Thursday, December 20, 2012

Rufous Songlark information

I am not entirely convinced that the birds I have observed in the immediate area are indeed Rufous Songlarks. THEY MIGHT BE THOUGH AND STARTING TO THINK THEY ARE RUFOUS SONGLARKS. I have identified these birds entirely by their song alone. See here for the original recording which I identified these birds from. From behind and in flight these birds look like a female House Sparrow. But a side on and front on view, the ones I have seen up close anyway, look different to the image on the birdsinbackyards website. They have a more rusty orange-brown chest or side colouring but have the typical House Sparrow coloured wings.

Currently they are about the size of a White-naped Honeyeater. They all appear to be the same size right now, which tells me they are juveniles and are still growing, and more than likely they recently fledged and left their parents' company. Yesterday I saw 4 of them chasing each other around the bushes.

These little birds can easily be mistaken for House Sparrows until they open their mouths and sing. They eat insects from just about every bush and tree in the area, and wherever insects may be hiding elsewhere. I have seen an individual come underneath Carol's back verandah and do a sweep of the underside of the roof for spiders and other insects. It's funny to watch as it looks like the bird is trapped and trying to escape through an impenetrable roof.

There are 2 plants in which these birds frequent the most, Carol's Hydrangeas and her butterfly bush. The butterfly bush is entered from an open space at the bottom and then the bird/s move their way up the stems to the outermost leaves in search of insects. Once the bird/s reach the outermost leaves they fly out of the bush into a taller bush or tree. The butterfly bush is the most visited plant in Carol's garden by these birds. The Rufous Songlarks, if undisturbed, will spend up to 15 minutes each visit feeding on insects in the butterfly bush. The Hydrangeas, which are currently in flower, are visited by these birds by them landing close to a clump of flowers, and then the insects are just picked off the flowers or bush itself. There are obviously not many insects on the Hydrangeas as the Rufous Songlarks fly away after a few moments.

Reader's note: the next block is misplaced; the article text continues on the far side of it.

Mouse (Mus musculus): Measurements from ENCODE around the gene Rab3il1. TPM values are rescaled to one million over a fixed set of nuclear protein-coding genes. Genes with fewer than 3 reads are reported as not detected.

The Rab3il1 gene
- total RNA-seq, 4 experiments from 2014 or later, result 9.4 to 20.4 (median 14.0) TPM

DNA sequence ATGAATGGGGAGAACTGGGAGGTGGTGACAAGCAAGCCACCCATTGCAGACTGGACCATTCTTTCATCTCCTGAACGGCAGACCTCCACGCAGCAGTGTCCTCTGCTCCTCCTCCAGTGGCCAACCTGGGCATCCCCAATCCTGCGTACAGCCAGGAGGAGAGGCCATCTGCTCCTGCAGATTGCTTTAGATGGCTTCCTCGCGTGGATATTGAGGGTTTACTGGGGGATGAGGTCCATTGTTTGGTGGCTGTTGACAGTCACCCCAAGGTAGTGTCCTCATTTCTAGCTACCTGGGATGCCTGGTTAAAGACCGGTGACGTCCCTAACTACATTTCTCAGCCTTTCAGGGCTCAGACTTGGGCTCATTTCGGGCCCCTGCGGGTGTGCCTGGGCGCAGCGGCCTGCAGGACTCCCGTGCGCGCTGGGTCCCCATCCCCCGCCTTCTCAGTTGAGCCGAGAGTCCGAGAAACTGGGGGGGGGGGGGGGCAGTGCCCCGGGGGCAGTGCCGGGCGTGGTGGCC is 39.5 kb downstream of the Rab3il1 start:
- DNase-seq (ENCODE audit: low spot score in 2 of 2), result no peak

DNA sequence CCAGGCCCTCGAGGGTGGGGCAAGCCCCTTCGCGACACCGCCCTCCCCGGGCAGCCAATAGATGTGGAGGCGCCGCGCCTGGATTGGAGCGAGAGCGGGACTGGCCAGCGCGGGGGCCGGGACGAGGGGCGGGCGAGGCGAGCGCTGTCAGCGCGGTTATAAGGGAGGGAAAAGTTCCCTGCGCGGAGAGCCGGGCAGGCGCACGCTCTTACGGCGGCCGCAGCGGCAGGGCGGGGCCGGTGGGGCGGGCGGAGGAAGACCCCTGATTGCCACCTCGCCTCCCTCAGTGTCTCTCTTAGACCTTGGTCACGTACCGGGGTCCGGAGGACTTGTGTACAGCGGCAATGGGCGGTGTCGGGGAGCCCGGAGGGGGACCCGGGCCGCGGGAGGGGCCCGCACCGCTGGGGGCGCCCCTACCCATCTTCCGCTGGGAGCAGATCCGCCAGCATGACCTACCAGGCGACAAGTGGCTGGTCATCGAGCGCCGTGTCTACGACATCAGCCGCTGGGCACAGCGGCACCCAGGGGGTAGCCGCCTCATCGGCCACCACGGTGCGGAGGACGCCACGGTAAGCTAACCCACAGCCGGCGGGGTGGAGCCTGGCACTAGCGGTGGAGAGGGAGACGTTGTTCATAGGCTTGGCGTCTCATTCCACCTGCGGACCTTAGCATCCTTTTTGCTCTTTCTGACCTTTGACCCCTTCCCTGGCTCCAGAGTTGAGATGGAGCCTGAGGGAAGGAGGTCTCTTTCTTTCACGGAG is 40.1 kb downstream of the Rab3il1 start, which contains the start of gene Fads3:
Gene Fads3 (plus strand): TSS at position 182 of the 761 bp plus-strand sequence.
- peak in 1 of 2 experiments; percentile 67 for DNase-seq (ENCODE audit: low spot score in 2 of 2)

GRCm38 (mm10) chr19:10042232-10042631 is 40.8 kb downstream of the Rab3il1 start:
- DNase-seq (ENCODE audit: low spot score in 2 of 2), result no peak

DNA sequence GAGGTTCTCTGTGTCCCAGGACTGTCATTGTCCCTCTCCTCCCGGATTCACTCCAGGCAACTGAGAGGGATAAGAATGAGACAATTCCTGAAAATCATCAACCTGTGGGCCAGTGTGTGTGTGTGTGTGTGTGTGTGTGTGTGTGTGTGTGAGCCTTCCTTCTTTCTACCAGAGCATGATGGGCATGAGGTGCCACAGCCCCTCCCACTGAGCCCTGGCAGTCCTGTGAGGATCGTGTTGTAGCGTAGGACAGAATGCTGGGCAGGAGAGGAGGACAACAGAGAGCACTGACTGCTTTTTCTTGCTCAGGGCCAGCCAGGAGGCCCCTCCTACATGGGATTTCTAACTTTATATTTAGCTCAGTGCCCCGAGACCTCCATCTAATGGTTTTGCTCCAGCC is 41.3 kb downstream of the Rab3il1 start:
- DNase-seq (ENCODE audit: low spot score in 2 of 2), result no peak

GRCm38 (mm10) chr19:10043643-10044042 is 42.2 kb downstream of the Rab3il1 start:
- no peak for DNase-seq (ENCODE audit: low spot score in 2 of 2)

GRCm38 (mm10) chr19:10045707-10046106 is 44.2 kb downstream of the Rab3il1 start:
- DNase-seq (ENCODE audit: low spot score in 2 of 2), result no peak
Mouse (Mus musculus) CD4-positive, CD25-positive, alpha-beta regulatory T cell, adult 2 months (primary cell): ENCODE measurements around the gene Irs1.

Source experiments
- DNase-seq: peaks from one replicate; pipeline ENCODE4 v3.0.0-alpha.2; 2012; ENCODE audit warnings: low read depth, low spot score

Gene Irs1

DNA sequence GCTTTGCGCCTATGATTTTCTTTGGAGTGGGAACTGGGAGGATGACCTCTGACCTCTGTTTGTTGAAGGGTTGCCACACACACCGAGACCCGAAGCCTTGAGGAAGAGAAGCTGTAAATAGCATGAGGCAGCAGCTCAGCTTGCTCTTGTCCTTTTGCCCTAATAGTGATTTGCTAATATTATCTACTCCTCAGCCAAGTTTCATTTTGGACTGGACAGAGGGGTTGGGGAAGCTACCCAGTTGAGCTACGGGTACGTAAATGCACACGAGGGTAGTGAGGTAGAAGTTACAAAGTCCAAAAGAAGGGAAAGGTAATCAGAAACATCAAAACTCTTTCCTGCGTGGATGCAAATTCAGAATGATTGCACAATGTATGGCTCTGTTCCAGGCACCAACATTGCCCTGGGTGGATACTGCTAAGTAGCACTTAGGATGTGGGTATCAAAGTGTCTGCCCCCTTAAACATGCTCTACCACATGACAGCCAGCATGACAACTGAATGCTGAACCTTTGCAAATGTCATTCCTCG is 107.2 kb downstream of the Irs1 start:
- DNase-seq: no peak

In the last week to week and a half their songs have changed - or should I say become very varied. They occasionally make the typical call of the Rufous Songlark but now that call mostly occurs in the mornings and mid to late afternoon. During the rest of the day they make a whole host of different sounds which I am attempting to record and convert to mp3 files. These other calls are not the same as their typical call, and if you listen carefully to one of the calls, they actually sound like a Superb Fairy Wren calling out.

I'm still trying to get photos of these birds but in time these birds are becoming less scared of humans and I am finding they are coming to me. They are very curious little birds.


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